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#58118 - 10/30/05 12:44 PM Chicago Tribune article...
DougW Offline
Member

Registered: 06/08/03
Posts: 1083
Loc: North Chicago, IL
Saw this in friday's tribune... thought I'd share.

 Quote:
Old wiring may come up short

By Mike McClintock
Special to the Tribune
Published October 28, 2005

Everyone has been through a blackout, when clocks stop, televisions go black and the array of machines that cool, heat, clean, wash and dry won't run.

It's always a little surprising because people expect electricity and wiring to work properly and indefinitely. When power lines topple, conditions are beyond your control. But problems also arise inside, usually due to one of the top electrical hazards identified by the Copper Development Association (CDA), a trade group that deals with residential electrical systems.

- Old wiring. Dated systems typically show their age with frayed wires, brittle wire insulation and faulty switches--one part of the system that can suffer mechanical breakdowns from years of being turned on and off.

Overall, the safety threshold for household wiring is about 40 years, according to the CDA. Properly installed wiring may be trouble-free longer than that but won't provide the safety or capacity specified in modern codes. If you haven't upgraded an older system, 40 years is certainly time for a checkup.

Most hazards are due to poor workmanship in the original installation but even more so to updating by homeowners and incompetent professionals, the CDA says. There is no periodic re-inspection procedure, and unsafe changes may not be discovered until a house is sold or improved in a way that requires a building permit.

If you find unexploded bombs like zip cord (small-gauge extension cord wire) buried in the wall, you need the electrician yesterday.

- Dated wire size. Decades ago, houses didn't use as much electricity as they do today. (The Department of Energy says energy use in homes has increased fourfold from the '50s to the '90s.)

The upshot is that many older homes have wiring designed to carry smaller electrical loads, typically 14 awg (American wire gauge), suited to handle 15 amps, the limit for then typical circuits.

If the sizes and numbers are puzzling, think of the garden-hose analogy: a large-diameter hose carries more water than a small one the same way a thicker wire carries more power than a thin one.

Unfortunately, the AWG system only adds to the confusion because of its inverse ratings: the larger the wire, the smaller the number. That means modern 10- or 12-gauge wiring is thicker than 14- or 16-gauge.

Size isn't significant with a garden hose; try to pour more water through a smaller diameter and it won't go. But the difference is crucial with wiring. If you try to carry more power through a smaller wire, it heats up, and that can cause trouble, including house fires.

Complete rewiring is a daunting project and requires a skilled electrician. But consider upgrading to 10- or 12-gauge in high-use areas such as kitchens and utility rooms. If you routinely pop circuit breakers, upgrading is essential.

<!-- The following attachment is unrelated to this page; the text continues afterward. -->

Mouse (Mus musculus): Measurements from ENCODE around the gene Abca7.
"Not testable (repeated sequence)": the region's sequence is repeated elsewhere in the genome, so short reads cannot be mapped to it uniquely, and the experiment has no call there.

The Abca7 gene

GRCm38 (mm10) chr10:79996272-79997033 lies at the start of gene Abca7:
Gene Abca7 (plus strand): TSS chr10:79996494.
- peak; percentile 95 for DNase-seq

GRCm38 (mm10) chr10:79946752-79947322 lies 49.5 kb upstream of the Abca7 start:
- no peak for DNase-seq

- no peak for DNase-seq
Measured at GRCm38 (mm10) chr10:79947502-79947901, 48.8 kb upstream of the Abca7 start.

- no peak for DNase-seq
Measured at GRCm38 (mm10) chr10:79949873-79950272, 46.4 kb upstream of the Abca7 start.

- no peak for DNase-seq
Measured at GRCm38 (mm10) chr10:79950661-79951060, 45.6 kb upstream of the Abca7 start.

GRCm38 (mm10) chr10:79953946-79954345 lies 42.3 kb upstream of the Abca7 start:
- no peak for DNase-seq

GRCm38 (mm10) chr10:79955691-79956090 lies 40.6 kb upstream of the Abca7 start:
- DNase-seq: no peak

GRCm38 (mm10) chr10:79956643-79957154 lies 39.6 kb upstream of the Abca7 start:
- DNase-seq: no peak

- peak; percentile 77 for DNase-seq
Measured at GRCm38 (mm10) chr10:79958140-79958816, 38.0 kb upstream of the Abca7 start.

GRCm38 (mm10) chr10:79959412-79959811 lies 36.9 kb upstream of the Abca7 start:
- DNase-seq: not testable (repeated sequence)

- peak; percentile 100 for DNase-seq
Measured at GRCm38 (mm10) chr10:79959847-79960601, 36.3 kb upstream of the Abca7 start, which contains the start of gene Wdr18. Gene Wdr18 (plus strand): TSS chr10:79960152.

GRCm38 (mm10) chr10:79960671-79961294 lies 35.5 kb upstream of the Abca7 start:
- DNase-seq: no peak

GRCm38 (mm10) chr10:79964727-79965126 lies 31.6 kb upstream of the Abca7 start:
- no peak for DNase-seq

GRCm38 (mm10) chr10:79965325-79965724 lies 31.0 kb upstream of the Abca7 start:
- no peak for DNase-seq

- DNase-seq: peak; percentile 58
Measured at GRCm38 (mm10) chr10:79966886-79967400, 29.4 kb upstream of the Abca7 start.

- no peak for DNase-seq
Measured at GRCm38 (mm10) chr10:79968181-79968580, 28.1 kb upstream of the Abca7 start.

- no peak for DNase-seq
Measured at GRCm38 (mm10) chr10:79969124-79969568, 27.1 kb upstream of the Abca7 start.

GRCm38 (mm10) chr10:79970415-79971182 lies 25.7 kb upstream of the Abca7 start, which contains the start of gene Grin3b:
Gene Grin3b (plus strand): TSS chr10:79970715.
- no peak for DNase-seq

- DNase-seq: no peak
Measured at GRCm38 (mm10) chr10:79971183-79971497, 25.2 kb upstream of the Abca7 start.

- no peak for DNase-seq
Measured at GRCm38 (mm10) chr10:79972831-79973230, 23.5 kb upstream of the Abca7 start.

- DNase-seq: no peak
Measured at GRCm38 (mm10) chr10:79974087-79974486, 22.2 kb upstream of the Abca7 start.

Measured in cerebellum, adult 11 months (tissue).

- Inadequate circuits and outlets. Homes only 20 years old may be under-wired in another way--with minimal circuits and outlets that can't handle appliances and home office equipment. And when the system falls short, temporary extension cords can become permanent.

With breakers protecting branch circuits and outlets, even a limited layout generally proves more inconvenient than unsafe. Hazards are more likely to stem from the extension cords.

The best fix is a new circuit to power new outlets in heavy-demand areas. Sometimes an existing line can be split, creating two circuits, each with its own breaker.

- Too many extension cords. Many houses have tangles of extension cords ingeniously rigged from one outlet to a stunning amount of equipment. If only one or two appliances run at the same time there's no problem, and a breaker should trip if the load is excessive.

But as the CDA puts it, extension cords should seldom be needed in an adequately wired house. Tucked under carpeting they become a common cause of house fires. And to power appliances through extension cords, people often clip polarized plugs and grounding prongs, defeating basic safety features.

Aside from frays and cracks (those cords should be replaced immediately) the main telltale is heat, a sure sign of overloading.

Using a thicker cord will help--16 gauge or lower instead of 18 gauge. But upgrading with additional power, circuits and outlets is a more convenient and much safer solution.


While I can't argue with the main premise of the article (it'll be good for biz), running 10 as a standard to a 20A kitchen circuit? I could understand if it's 100' away, but c'mon.

Isn't the CDA the folks that would like us top live in copper houses - ie a copper industry promotion shop?

I love copper, but gimme a break.

[This message has been edited by DougW (edited 10-30-2005).]

[This message has been edited by DougW (edited 10-30-2005).]

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#58119 - 10/30/05 03:43 PM Re: Chicago Tribune article...
livetoride Offline
Member

Registered: 01/11/05
Posts: 109
Loc: san diego ca usa
Here in San Diego I have seen (last year) a complex feed from #10 service conductor with a 30A button fused (Edison) 2 circuit feeding each 2 BR units. The 90+ yr owner did not see why he should upgrade, as it has worked for him for 50+ yrs. I know it would be a nightmare to have periodic re inspections but if were feasible I would support it. Rod

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